Proposed conversion therapy bill misses the religious mark


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No one wanted to be “not gay” as badly as Joel Barrett.

A husband, a father, a pastor at a church he founded — he could feel the crippling weight of it all grow with each passing day.

Barrett had always known he was gay, even at a young age growing up in St. Louis. But growing up in the conservative independent Baptist church scene, he thought his “controversial thoughts” were a sinning problem, something that could be cured by doing the right thing and being a good member of the church.

“I really spent my life trying to do the most right things in hopes that God would change me,” Barrett said. “I was always thinking, whatever is around the corner would change me. I really thought I could overcome it.”

In his early 30s, he reached out to Exodus International, a nonprofit that connected Christian men with licensed counselors and therapists to help combat their “homosexual thoughts.” Barrett underwent therapy and treatments for over three years, during which he fell into a deep depression. He resigned from his church, got a divorce and even considered suicide.

Rep. Tracy McCreery, D-St. Louis County, has filed a bill known as the Youth Mental Health Preservation Act, which would stop minors from being exposed to the kind of therapy and counseling Barrett underwent. The bill states it will “focus on banning so-called ‘conversion therapy.’”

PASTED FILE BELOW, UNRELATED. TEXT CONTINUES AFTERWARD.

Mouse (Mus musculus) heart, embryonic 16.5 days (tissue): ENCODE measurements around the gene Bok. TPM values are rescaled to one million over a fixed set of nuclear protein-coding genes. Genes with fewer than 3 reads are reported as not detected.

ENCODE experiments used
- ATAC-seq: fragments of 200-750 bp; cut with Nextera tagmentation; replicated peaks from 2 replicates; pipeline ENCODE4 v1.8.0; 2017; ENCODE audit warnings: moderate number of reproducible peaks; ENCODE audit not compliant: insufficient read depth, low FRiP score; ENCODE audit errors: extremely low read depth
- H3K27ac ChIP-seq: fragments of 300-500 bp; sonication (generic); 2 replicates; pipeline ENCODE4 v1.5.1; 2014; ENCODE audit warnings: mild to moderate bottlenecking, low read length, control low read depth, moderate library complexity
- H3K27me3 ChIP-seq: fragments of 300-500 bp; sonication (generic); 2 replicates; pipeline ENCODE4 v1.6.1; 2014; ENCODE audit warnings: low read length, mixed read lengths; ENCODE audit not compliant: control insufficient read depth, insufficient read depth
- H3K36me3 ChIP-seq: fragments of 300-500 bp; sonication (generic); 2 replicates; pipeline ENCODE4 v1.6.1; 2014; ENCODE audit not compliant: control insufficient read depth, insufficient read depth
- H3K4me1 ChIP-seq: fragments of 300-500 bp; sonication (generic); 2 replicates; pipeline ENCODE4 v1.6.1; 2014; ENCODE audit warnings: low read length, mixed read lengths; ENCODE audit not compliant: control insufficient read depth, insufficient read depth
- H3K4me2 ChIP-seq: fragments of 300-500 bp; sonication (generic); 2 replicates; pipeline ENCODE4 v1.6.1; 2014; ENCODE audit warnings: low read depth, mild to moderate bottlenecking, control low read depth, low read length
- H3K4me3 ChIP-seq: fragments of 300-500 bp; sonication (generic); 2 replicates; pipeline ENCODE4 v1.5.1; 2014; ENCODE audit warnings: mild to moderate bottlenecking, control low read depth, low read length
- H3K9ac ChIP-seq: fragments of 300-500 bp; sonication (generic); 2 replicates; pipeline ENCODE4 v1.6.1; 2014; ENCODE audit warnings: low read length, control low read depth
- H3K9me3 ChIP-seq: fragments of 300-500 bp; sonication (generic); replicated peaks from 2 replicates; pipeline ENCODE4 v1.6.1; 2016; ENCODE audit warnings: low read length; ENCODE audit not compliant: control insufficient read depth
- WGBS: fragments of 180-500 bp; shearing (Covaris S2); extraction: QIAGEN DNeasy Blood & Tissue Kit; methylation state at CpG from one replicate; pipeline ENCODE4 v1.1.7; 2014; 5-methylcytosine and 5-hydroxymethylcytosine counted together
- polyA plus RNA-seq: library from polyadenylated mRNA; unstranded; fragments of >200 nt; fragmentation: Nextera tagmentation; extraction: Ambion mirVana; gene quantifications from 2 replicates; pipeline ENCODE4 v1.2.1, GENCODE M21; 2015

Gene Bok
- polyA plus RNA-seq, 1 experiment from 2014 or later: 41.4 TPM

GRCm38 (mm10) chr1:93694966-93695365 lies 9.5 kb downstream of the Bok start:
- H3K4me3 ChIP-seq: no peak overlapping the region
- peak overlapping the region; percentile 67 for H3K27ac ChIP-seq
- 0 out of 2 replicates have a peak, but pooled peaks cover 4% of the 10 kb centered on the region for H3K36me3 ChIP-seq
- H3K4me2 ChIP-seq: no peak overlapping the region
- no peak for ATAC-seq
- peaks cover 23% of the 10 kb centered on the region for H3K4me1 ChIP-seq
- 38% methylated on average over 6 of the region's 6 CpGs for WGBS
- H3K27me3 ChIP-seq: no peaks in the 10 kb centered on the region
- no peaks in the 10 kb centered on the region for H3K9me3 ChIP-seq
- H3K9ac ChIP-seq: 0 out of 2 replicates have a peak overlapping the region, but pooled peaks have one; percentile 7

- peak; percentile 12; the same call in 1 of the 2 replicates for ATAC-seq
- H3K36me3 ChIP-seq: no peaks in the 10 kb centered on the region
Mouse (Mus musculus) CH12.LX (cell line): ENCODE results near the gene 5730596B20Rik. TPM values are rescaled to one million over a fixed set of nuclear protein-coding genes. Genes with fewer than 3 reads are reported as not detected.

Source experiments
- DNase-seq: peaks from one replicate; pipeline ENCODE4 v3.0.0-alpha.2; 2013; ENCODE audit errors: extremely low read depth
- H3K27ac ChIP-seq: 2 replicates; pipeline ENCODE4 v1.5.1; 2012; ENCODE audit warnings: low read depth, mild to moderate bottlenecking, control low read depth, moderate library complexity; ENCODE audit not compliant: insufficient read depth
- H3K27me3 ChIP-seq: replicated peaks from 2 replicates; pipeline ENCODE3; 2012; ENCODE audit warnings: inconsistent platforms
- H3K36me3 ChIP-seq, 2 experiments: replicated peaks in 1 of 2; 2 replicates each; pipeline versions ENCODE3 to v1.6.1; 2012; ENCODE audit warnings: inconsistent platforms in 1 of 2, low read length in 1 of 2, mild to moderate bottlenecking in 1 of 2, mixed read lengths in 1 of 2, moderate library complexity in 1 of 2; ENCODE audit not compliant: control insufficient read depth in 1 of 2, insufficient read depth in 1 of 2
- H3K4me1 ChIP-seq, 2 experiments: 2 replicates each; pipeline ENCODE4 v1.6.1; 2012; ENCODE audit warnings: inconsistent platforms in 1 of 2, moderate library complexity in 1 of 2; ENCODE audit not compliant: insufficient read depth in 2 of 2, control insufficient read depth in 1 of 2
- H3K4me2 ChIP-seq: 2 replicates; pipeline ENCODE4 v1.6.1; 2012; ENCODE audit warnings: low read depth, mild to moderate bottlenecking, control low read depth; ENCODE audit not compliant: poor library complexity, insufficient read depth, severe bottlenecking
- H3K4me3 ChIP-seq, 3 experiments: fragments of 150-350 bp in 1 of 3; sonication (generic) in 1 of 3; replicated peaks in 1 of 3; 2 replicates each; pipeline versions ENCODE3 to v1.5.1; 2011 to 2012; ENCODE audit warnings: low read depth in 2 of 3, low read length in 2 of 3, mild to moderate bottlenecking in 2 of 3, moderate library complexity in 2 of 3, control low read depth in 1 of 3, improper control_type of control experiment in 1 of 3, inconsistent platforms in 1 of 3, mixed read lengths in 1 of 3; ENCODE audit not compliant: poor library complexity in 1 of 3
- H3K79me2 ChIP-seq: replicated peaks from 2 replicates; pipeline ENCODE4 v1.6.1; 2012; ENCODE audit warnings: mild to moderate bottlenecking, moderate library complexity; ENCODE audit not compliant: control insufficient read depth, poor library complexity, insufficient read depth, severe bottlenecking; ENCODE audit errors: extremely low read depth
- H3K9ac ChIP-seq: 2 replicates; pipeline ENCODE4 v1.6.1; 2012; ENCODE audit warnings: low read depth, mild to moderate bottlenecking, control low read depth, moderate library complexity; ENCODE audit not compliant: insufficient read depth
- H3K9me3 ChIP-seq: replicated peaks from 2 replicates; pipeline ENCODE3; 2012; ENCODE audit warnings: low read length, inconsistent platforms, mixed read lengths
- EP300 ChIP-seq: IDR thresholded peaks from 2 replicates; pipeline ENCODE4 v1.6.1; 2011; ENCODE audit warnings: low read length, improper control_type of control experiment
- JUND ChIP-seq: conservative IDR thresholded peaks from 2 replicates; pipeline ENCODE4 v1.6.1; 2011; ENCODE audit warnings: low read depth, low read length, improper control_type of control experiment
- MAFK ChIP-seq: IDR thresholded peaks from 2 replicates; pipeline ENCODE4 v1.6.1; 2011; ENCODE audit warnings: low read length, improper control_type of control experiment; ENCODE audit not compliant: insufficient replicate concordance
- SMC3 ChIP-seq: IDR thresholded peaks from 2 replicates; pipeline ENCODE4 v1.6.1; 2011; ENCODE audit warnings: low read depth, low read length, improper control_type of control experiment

Conversion therapy is defined as psychiatric therapy aimed at changing a person’s sexual orientation, based upon the assumption that homosexuality is a mental disorder requiring therapy, according to the American Psychiatric Association. The APA deemed conversion therapy unethical in 2009, stating in a report that, “direct risks of conversion therapy include: depression, guilt, helplessness, hopelessness, shame, social withdrawal, and distinct rise in suicidality.”

Conversion therapy is also referred to as reparative therapy, ex-gay therapy, or “pray the gay away” therapy.

“This bill focuses on those seeking or holding professional registration through the state of Missouri,” McCreery said.

However, according to Jim Persinger, department chair of psychology at Emporia State University and board member of the Gay, Lesbian and Straight Education Network Kansas City chapter, which advocates for LGBTQ youth, having a license isn’t required to practice some “therapy.”

“They may or may not actually have a license per se, which would be affected by the proposed bill,” Persinger said.

The bill would prohibit licensed psychologists, behavior analysts, professional counselors, social workers, and marital and family therapists from engaging in conversion therapy with minors, according to the bill’s official summary.

While the bill includes language such as “licensed psychologist,” which clearly states the psychologist must hold a medical license, it also includes terms such as “family therapists,” which are unregulated in the state of Missouri. That means the bill wouldn’t apply to them.

Nine states have legislation similar to the Young Mental Health Preservation Act, including California, Connecticut, Nevada, New Jersey, New Mexico, Oregon, Rhode Island, Vermont and Illinois.

Under the proposed bill, those caught practicing conversion therapy would face repercussions that could result in loss of medical license. There would be no punishment for adults who submit minors to the therapy.